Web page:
New Arduino Q&A site online

If you’re interested in using Arduinos then I recommend checking-out the new Arduino Q&A site over on Stack Exchange. (It’s totally free to use.)

As with most Stack Exchange sites, it was in private beta for a couple of weeks to get it started. It’s now gone into public beta, which means it’s fully functional and anybody can join in. It’s a great place to go if you need help with specific Arduino problems, or if you’ve got some awesome expertise that you want to share.

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NSIS Access Control problem with built-in users group

I was dealing with a subtle issue recently involving setting access permissions using NSIS (Nullsoft Scriptable Install System). In the end, it turned out that the problem was not with NSIS at all. Rather, it was a misunderstanding on our part regarding an unexpected quirk in Windows. However, hopefully this post will help anybody who encounters a similar issue.

Our installer was supposed to enable read/write permissions for all users on certain important files and registry keys. However, some users were finding these files/keys were not accessible, and it was preventing the software from working correctly.

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What is a serial-to-parallel shift register?

Shift register functional overview

A serial-to-parallel shift register (or SIPO: Serial In Parallel Out) lets you take a sequence of signals on one output, and split them up into several separate outputs. For example, if you don’t have enough GPIO pins on your Raspberry Pi, Arduino, or other computer/microcontroller, you can use a shift register to add more.

In this post, I’ll be looking at the 74HC595, which is an 8-bit SIPO IC (i.e. it gives you 8 outputs). The advantage of this chip over some dedicated port expanders is that it doesn’t require a complex protocol like I2C or SPI, and it doesn’t need a particular clock speed. That means you can control it with pretty much any digital output channels, and it’s very easy to write simple software to communicate with it.
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Automatically output the callstack on a breakpoint in Visual Studio

When you’re dealing with a large program and multiple developers, it’s not always obvious how and when certain things get executed. One of the very useful ways to debug unexpected behaviour is to set a breakpoint on a suspect line of code, and examine the callstack when it gets hit to see the execution path.

For infrequent events, it’s not always desirable to halt the entire program while you do that though. Instead, you can tell Visual Studio to write the callstack to the output when the breakpoint gets hit, and immediately continue execution.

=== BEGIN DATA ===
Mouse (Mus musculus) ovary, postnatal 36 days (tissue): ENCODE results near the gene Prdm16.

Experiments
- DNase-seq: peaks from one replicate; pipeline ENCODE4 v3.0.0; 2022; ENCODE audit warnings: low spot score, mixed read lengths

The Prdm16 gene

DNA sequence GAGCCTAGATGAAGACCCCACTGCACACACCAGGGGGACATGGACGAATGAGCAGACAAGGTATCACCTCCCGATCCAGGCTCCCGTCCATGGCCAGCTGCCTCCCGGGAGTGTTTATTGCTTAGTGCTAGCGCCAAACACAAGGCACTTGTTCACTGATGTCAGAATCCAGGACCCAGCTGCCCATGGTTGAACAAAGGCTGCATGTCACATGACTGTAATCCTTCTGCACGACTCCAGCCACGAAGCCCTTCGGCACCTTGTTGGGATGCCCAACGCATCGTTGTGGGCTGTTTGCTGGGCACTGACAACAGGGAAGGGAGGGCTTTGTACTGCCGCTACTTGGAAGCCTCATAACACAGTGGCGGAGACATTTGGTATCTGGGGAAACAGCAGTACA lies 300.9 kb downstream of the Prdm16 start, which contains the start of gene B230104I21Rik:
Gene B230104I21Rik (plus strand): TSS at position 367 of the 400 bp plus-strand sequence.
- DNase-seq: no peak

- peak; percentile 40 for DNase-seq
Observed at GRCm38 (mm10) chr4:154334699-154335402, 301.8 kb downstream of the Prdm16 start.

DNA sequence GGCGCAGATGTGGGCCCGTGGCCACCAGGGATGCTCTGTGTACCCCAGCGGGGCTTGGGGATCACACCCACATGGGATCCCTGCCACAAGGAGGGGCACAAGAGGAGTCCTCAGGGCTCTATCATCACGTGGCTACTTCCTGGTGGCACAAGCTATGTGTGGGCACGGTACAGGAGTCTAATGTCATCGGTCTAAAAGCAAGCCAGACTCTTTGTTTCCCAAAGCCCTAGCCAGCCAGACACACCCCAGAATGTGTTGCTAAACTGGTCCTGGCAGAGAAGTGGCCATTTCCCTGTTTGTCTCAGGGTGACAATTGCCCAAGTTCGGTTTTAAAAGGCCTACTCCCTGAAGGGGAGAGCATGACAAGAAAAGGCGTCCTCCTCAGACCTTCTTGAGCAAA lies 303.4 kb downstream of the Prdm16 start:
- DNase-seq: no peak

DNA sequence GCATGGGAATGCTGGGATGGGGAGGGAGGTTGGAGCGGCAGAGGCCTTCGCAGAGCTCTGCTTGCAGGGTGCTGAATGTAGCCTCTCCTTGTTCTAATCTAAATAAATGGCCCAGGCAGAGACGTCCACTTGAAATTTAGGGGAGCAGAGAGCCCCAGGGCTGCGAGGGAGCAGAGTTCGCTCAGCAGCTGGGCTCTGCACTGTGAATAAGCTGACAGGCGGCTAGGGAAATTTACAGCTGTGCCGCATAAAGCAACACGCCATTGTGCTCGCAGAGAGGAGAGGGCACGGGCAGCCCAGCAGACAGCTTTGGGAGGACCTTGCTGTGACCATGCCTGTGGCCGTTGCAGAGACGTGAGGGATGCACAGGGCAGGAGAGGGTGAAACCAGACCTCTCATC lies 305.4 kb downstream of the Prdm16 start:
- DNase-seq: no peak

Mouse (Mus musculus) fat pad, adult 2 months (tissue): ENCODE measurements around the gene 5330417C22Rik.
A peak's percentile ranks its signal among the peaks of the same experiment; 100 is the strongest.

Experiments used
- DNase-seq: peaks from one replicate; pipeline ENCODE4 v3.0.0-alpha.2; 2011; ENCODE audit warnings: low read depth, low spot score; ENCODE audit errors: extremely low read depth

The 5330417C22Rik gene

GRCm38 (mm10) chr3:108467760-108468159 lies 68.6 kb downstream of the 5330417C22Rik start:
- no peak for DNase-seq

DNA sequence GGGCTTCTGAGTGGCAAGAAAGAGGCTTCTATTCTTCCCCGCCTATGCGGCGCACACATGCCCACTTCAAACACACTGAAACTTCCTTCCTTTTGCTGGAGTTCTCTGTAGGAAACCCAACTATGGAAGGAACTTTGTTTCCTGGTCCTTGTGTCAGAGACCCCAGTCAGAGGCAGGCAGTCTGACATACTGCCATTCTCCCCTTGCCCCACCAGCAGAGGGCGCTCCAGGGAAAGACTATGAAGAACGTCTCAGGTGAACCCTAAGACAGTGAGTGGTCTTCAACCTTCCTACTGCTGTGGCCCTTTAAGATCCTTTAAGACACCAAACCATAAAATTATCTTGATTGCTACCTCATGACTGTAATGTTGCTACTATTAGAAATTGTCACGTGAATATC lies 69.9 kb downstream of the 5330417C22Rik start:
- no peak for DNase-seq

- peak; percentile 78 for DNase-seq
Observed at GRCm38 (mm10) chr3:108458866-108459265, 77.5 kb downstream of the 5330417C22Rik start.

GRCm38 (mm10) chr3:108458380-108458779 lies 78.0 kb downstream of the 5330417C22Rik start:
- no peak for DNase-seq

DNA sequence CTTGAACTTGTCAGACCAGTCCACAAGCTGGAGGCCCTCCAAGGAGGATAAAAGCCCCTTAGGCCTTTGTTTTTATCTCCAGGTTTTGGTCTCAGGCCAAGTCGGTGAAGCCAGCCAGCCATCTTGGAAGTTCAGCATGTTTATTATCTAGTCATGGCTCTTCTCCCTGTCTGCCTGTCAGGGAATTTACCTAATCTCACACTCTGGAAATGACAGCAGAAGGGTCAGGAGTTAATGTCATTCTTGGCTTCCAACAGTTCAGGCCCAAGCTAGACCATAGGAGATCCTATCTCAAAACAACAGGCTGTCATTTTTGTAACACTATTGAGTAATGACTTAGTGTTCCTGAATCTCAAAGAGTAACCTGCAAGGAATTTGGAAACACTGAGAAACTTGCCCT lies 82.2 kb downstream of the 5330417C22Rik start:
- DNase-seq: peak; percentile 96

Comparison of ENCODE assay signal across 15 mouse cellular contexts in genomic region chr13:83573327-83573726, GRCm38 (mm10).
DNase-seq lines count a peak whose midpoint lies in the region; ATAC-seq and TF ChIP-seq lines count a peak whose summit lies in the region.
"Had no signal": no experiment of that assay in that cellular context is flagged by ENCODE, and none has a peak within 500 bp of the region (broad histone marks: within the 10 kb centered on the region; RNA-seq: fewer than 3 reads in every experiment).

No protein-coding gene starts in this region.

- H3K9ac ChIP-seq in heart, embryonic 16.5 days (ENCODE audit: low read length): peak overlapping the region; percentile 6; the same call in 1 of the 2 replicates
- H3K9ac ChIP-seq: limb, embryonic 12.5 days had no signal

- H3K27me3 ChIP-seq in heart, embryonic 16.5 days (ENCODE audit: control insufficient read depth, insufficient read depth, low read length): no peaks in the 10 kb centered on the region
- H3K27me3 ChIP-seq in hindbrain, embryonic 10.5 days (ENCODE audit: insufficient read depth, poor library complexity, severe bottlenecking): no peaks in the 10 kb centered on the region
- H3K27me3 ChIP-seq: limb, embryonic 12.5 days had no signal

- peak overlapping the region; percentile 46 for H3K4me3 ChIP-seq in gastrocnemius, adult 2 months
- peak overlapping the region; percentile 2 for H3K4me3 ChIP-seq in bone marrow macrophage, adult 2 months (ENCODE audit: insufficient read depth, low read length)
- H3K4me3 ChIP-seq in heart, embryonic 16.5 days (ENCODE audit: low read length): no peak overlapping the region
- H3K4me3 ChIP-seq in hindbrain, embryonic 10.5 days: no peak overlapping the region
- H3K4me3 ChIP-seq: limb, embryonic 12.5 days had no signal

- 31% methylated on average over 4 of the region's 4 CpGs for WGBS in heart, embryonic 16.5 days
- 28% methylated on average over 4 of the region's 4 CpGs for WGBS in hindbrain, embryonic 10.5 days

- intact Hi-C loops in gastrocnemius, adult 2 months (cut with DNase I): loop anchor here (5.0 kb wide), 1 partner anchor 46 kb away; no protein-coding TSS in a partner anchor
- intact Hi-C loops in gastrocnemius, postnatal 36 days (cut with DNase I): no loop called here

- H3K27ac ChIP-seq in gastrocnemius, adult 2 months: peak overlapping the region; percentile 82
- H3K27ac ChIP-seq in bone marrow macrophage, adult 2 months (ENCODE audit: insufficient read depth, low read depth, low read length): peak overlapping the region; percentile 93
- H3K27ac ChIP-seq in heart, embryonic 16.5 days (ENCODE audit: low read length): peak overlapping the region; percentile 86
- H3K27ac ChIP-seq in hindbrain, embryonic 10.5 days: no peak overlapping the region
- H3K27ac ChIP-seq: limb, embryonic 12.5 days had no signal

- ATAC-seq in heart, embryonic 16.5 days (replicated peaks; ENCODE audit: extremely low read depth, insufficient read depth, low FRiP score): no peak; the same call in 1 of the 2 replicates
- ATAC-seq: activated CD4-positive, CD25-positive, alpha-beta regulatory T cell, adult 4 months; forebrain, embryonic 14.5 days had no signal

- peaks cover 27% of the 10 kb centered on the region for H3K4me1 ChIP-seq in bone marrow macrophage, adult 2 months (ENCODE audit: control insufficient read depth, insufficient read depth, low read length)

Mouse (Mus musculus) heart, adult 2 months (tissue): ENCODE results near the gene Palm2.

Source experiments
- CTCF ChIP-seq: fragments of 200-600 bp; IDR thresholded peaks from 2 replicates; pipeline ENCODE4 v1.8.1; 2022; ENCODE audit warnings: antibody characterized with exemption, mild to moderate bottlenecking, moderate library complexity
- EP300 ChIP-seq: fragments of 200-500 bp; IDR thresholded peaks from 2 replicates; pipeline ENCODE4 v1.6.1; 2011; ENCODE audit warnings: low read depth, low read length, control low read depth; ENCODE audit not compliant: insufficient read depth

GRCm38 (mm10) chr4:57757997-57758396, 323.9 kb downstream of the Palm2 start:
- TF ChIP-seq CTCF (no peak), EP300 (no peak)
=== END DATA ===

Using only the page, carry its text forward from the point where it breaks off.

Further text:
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Swap rows and columns in Excel

A quick spreadsheet tip here for Microsoft’s Excel. If you want to swap the rows with the columns (i.e. ‘transpose’ the data) then you can do it using “Paste Special”. This is useful for turning a row into a column (or vice versa), or transposing a whole table.
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Understanding C++11 move semantics

If you’re a programmer, you’ll be familiar with the difference between making a copy of an object, and making a reference (or a pointer) to it. If implemented correctly, the former duplicates the data, resulting in two (or more) independent instances. The latter allows the same original data to be accessed in two (or more) different ways. These concepts are common to many languages, and are essential to passing and returning data in your program.

As of C++11, you can think of ‘move’ as being a third alternative. It’s expanded the core features of the language, adding move constructors and move-assign operators to your class design arsenal. It’s required the introduction of a new type of reference as well, known as “R-value references”, which we’ll look at later.

To quote from Scott Meyers’ excellent C++11 training materials, “move is an optimization of copy”. In practical terms it’s very similar to copying, but can offer a number of advantages, especially where copying and referencing are impossible or undesirable. In this post, I’ll try to cover the basics of moves, so you can understand what they are and how you can start using them yourself.
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Avid Insight is my personal blog about various software, programming, electronics, and occasionally academic things. I also have a few past projects linked in the navigation menu above, so feel free to look around!

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